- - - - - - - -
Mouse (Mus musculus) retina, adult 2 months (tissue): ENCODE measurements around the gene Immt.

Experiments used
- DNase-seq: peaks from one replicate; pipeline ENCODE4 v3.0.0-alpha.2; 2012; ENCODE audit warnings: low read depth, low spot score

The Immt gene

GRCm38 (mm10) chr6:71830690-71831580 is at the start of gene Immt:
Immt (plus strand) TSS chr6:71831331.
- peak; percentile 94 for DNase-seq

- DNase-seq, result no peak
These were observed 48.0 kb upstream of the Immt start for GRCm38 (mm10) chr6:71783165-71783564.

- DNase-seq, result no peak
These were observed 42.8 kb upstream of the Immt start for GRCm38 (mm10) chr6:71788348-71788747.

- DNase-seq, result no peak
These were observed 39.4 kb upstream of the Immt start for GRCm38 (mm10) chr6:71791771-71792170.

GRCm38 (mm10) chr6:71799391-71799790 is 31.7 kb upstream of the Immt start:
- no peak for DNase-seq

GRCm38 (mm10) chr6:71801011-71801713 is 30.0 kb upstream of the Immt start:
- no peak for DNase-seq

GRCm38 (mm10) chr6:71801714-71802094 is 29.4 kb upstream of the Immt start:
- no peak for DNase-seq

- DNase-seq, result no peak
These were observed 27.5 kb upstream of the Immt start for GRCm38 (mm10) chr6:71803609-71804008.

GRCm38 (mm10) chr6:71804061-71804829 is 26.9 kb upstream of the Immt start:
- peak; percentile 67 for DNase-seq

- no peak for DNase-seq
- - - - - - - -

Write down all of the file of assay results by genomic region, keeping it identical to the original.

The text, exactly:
Mouse (Mus musculus) retina, adult 2 months (tissue): ENCODE measurements around the gene Immt.

Experiments used
- DNase-seq: peaks from one replicate; pipeline ENCODE4 v3.0.0-alpha.2; 2012; ENCODE audit warnings: low read depth, low spot score

The Immt gene

GRCm38 (mm10) chr6:71830690-71831580 is at the start of gene Immt:
Immt (plus strand) TSS chr6:71831331.
- peak; percentile 94 for DNase-seq

- DNase-seq, result no peak
These were observed 48.0 kb upstream of the Immt start for GRCm38 (mm10) chr6:71783165-71783564.

- DNase-seq, result no peak
These were observed 42.8 kb upstream of the Immt start for GRCm38 (mm10) chr6:71788348-71788747.

- DNase-seq, result no peak
These were observed 39.4 kb upstream of the Immt start for GRCm38 (mm10) chr6:71791771-71792170.

GRCm38 (mm10) chr6:71799391-71799790 is 31.7 kb upstream of the Immt start:
- no peak for DNase-seq

GRCm38 (mm10) chr6:71801011-71801713 is 30.0 kb upstream of the Immt start:
- no peak for DNase-seq

GRCm38 (mm10) chr6:71801714-71802094 is 29.4 kb upstream of the Immt start:
- no peak for DNase-seq

- DNase-seq, result no peak
These were observed 27.5 kb upstream of the Immt start for GRCm38 (mm10) chr6:71803609-71804008.

GRCm38 (mm10) chr6:71804061-71804829 is 26.9 kb upstream of the Immt start:
- peak; percentile 67 for DNase-seq

- no peak for DNase-seq